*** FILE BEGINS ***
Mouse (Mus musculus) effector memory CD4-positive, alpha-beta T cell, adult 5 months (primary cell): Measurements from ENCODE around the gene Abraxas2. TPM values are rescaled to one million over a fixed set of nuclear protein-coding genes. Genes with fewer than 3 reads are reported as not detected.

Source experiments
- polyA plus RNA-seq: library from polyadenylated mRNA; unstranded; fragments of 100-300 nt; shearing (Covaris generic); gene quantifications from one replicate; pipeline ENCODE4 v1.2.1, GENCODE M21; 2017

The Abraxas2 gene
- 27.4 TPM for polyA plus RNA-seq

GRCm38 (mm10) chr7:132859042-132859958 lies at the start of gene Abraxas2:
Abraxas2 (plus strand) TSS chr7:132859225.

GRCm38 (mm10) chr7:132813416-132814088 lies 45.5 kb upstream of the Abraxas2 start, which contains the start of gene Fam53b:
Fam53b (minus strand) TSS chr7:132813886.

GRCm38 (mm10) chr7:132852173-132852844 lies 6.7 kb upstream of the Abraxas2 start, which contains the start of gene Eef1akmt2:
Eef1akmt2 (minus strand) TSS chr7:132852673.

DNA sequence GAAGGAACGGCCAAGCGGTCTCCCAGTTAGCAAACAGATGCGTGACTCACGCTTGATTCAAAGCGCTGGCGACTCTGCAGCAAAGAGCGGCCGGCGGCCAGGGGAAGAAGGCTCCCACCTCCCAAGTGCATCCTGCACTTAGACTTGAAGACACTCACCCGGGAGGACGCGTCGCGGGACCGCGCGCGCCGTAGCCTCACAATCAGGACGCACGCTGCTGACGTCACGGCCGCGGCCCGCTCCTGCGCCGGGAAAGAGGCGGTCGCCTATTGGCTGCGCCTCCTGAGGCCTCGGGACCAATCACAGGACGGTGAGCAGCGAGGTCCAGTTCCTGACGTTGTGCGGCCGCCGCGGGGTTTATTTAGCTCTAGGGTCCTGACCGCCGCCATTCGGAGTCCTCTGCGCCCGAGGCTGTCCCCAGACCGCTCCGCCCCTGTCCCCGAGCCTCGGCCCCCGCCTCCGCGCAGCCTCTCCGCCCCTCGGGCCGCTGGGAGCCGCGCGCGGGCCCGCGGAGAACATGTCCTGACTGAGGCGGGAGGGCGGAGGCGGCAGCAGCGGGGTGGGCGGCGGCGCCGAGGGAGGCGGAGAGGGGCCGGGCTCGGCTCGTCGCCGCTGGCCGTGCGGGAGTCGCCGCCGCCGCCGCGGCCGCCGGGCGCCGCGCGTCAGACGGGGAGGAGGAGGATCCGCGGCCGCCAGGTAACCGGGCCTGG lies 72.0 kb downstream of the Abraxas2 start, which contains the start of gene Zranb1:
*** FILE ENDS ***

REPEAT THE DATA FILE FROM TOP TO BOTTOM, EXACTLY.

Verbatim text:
Mouse (Mus musculus) effector memory CD4-positive, alpha-beta T cell, adult 5 months (primary cell): Measurements from ENCODE around the gene Abraxas2. TPM values are rescaled to one million over a fixed set of nuclear protein-coding genes. Genes with fewer than 3 reads are reported as not detected.

Source experiments
- polyA plus RNA-seq: library from polyadenylated mRNA; unstranded; fragments of 100-300 nt; shearing (Covaris generic); gene quantifications from one replicate; pipeline ENCODE4 v1.2.1, GENCODE M21; 2017

The Abraxas2 gene
- 27.4 TPM for polyA plus RNA-seq

GRCm38 (mm10) chr7:132859042-132859958 lies at the start of gene Abraxas2:
Abraxas2 (plus strand) TSS chr7:132859225.

GRCm38 (mm10) chr7:132813416-132814088 lies 45.5 kb upstream of the Abraxas2 start, which contains the start of gene Fam53b:
Fam53b (minus strand) TSS chr7:132813886.

GRCm38 (mm10) chr7:132852173-132852844 lies 6.7 kb upstream of the Abraxas2 start, which contains the start of gene Eef1akmt2:
Eef1akmt2 (minus strand) TSS chr7:132852673.

DNA sequence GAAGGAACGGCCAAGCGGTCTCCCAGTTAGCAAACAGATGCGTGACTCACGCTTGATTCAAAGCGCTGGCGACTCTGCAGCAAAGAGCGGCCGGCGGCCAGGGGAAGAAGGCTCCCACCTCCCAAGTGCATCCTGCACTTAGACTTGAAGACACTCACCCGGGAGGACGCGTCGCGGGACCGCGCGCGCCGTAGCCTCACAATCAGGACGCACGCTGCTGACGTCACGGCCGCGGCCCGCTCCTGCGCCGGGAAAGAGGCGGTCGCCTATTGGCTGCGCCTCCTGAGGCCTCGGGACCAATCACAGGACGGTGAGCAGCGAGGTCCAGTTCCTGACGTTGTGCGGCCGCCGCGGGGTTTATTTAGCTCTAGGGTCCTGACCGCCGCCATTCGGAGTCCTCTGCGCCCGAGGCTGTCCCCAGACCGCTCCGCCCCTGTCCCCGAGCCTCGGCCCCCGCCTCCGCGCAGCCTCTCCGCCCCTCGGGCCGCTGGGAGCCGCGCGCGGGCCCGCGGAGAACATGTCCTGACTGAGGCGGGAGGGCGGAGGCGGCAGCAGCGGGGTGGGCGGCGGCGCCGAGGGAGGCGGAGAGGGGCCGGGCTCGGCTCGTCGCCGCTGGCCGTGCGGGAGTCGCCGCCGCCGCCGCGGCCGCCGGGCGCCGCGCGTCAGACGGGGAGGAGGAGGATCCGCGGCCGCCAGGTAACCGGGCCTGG lies 72.0 kb downstream of the Abraxas2 start, which contains the start of gene Zranb1: